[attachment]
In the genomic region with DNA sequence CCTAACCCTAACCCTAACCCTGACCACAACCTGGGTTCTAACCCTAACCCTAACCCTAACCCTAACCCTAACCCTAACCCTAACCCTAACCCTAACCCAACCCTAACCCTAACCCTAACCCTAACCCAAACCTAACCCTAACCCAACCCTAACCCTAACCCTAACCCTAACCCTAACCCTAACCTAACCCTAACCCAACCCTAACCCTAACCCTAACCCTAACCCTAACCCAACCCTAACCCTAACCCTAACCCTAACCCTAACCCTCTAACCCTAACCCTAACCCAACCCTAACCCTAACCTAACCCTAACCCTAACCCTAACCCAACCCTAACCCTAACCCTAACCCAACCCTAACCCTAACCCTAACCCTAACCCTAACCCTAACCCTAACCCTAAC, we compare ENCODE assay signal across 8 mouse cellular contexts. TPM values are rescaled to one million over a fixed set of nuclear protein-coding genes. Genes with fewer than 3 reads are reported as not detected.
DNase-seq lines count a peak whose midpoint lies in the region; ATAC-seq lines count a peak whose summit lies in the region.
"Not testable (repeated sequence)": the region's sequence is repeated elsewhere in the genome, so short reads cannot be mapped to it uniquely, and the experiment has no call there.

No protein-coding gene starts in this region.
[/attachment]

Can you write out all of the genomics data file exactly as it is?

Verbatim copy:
In the genomic region with DNA sequence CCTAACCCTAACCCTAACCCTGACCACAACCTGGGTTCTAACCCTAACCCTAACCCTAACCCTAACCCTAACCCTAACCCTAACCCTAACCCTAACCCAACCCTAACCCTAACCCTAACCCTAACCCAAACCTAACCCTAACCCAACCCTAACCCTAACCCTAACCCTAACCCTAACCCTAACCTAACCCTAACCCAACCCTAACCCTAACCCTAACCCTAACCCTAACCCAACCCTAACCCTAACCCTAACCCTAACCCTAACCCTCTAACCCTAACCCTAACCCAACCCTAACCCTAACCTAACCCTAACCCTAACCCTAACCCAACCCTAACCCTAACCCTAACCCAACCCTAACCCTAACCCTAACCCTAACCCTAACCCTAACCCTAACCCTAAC, we compare ENCODE assay signal across 8 mouse cellular contexts. TPM values are rescaled to one million over a fixed set of nuclear protein-coding genes. Genes with fewer than 3 reads are reported as not detected.
DNase-seq lines count a peak whose midpoint lies in the region; ATAC-seq lines count a peak whose summit lies in the region.
"Not testable (repeated sequence)": the region's sequence is repeated elsewhere in the genome, so short reads cannot be mapped to it uniquely, and the experiment has no call there.

No protein-coding gene starts in this region.